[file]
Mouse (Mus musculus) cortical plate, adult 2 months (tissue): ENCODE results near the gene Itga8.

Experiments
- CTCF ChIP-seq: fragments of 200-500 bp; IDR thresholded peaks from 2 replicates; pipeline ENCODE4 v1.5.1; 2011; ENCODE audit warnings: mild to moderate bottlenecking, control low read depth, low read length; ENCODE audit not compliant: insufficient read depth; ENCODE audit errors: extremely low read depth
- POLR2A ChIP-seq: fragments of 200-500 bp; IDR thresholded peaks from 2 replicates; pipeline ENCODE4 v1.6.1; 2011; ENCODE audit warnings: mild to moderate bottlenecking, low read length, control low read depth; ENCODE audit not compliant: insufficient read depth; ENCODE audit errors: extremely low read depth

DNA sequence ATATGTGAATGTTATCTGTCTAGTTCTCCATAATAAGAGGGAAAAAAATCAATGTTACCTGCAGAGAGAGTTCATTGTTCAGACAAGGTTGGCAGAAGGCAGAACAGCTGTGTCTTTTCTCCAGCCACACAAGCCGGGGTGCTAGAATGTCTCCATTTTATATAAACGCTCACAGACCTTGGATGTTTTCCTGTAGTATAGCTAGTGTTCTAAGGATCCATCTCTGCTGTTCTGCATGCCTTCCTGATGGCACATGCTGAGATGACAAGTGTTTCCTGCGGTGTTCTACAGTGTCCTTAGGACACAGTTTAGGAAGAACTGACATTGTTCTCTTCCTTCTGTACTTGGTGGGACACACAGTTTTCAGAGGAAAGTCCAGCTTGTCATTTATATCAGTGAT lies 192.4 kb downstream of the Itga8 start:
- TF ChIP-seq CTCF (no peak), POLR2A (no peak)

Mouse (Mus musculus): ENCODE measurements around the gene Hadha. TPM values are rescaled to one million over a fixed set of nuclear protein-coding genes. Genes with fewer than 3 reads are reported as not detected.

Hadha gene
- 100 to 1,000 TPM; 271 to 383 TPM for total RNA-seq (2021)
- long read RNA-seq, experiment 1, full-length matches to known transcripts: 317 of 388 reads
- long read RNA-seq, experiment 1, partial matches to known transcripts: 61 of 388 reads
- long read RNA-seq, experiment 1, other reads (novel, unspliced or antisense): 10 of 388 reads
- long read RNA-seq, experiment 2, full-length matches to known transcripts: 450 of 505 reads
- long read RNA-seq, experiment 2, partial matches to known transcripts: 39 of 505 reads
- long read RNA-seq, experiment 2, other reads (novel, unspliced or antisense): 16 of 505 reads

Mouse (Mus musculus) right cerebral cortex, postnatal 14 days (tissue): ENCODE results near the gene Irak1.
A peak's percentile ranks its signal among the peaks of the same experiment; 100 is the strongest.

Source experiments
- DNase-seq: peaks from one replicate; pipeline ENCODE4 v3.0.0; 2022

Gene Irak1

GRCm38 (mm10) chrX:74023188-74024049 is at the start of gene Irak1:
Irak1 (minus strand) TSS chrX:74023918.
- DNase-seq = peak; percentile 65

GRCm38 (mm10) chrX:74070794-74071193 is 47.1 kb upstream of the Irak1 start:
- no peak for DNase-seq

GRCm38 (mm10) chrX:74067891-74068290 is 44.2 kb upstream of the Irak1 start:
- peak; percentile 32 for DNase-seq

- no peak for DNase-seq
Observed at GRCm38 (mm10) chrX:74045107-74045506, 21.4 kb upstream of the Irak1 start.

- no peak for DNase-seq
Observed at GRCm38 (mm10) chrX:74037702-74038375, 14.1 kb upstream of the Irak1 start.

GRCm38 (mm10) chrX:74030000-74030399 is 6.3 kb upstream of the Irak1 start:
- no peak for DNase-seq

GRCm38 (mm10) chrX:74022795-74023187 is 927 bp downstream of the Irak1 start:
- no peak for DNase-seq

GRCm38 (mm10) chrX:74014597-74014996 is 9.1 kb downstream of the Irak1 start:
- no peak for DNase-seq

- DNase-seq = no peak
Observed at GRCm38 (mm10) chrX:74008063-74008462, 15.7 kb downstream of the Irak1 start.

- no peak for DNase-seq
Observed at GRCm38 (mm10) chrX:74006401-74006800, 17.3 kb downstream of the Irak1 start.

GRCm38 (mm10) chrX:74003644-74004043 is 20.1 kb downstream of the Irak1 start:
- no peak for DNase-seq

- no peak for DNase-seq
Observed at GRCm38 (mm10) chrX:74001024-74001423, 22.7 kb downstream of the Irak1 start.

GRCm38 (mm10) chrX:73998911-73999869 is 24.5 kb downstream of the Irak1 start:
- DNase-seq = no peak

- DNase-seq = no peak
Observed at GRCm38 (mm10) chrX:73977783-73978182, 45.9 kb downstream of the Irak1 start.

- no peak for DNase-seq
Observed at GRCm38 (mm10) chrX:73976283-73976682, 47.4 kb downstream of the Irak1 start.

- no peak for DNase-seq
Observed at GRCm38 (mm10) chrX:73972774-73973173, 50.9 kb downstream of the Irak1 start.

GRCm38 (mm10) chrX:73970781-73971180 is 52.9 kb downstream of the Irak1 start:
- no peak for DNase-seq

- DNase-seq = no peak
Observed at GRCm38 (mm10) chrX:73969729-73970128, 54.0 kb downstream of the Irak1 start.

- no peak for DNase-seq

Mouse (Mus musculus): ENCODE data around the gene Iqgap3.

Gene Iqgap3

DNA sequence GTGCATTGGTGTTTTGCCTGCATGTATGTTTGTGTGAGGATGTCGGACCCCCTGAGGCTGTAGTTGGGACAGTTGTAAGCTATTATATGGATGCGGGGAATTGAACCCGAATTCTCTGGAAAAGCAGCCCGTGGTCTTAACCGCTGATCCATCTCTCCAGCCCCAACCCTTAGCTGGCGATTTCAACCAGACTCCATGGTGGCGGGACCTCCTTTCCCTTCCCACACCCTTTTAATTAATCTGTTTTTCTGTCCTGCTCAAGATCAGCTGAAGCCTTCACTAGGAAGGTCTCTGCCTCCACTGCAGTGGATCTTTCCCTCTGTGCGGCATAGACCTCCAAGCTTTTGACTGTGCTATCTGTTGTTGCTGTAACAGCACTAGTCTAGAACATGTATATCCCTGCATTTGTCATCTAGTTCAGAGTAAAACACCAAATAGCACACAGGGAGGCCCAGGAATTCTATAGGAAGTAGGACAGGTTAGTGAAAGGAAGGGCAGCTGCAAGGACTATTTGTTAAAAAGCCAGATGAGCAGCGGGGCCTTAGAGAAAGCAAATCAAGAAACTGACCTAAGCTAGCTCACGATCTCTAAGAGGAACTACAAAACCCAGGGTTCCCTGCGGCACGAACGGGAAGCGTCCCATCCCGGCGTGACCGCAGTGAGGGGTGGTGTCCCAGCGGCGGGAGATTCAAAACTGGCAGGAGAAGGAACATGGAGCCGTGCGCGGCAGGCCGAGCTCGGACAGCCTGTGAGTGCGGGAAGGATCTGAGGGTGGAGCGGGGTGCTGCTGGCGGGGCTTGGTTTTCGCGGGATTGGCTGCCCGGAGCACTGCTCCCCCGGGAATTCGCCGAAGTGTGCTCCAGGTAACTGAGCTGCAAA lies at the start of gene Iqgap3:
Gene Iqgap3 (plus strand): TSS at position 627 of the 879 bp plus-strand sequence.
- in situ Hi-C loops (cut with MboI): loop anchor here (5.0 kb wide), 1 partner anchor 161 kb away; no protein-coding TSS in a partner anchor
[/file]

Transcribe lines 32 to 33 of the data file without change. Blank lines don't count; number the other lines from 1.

GRCm38 (mm10) chrX:74030000-74030399 is 6.3 kb upstream of the Irak1 start:
- no peak for DNase-seq